Tonnerre is the French word for "thunder" but the name of the town called Tonnerre in Burgundy has an entirely different derivation. Two thousand years ago the town was known as Tornodurum — the little fortified town might have been named after a prominent resident called Tournus. I don't think anybody really knows.
Tonnerre is located on the side of a big hill on the Armançon river and the Canal de Bourgogne. It's just a few minutes' drive from Chablis, and with a population of more that five thousand it's a much bigger place. A church called the Église Saint-Pierre dominates the area. Nearby to the north is the town of Chaource, where a delicious cheese with that name is made.
The original church was built in the 14th century but after a big fire it had to be rebuilt in the mid-16th. You can't go into the church unless you've made an appointment with the local Office de Tourisme for a guided tour.
Despite some nice architectural details, the site's most notable feature is the spectacular views of the town that you have from its grounds (see an example above).
Sue and I visited Tonnerre maybe four years ago as we travelled to Dijon. It was a TdF town and I bought a TdF T-shirt that I still have.ReplyDelete
Another great feature of Tonnerre is the Fosse Dionne, a spring bursting from the depths below. Around the spring is an 18th century wash house and the myth is that a serpent lives in the depths of the spring. Did you see it?
You are jumping the gun, Leon, lol.Delete
We stayed in Chaource once en route to the Languedoc and first tasted its cheese during that stay. It's has become one of our favorites.ReplyDelete
I'm really happy to be able to find good Chaource at local Intermarché and SuperU markets. It and the similar Neufchâtel from Normandy are two of my favorite cheeses (but then there are many more). Hope you enjoyed Chenonceau.Delete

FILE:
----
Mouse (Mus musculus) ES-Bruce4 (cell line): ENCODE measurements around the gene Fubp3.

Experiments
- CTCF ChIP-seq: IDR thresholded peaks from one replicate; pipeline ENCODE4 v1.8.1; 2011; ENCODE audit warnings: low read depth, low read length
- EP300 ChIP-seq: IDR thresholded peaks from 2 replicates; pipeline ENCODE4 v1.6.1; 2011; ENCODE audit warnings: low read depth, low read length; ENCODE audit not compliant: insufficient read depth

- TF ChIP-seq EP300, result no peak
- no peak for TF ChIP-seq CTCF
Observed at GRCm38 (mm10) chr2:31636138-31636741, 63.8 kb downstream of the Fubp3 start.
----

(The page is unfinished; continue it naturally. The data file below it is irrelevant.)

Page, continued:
Glad to see you got some dry weather and sun during your short road trip. Did you take Callie with you on your daily outings or did she stayat the gîte?ReplyDelete
We can't leave her alone in unfamiliar surroundings. Who knows how she would react and what damage she might do if she felt abandoned. So we took the dog with us everywhere we went. Having her with us limited what we could do in towns like Tonnerre or Montbard... Is your snow all gone? We haven't had any here at all, but the temperature is down to 0 this afternoon.Delete
No, the snow is still there. Some 5 cm, but rock-hard because of the -1°C temperature. I went out at noon to get some Chinese take-away for lunch. I took the (new) car, although it's only 300 m. I wanted to test it on a frozen underground. See how it reacted before taking it into work on Monday Jan. 5th. It behaved beautifully on the almost cleared main road. I also took it for a short spin along some frozen back-roads ... and there too, it lived up to my expectations. The parking lot at our local supermarket was really slippery though and it took some acrobatic skills to make it to the entrance and back. But I survived. Btw, the Chinese take-away was really nice. My mother and I both enjoyed it with a bottle of chilled Mateus (Portuguese rosé). Have a nice Sunday, or what is left of it. :)Delete
Wow, how different the design and sculptures are in these later churches, compared to Romanesque and Gothic. There's no mistaking the era!ReplyDelete
Isn't there a town by the name or Tournus somewhere in the south? With a cathedral?
Yes, Tournus is farther south, about halfway between Dijon and Lyon. The final S of Tournus is silent, so the name sounds like « tour nue » in French.Delete
I have been watching the program: Les Monuments préférés des Français, since Dec 15th and on Christmas Eve they had Burgundy and Tonnerre was mentioned at one point since la fosse Dionne was one of the six monuments chosen for the show
Beaver, I didn't see that series. I'll have to look for the episode(s) about La Fosse Dionne on pluzz.fr.Delete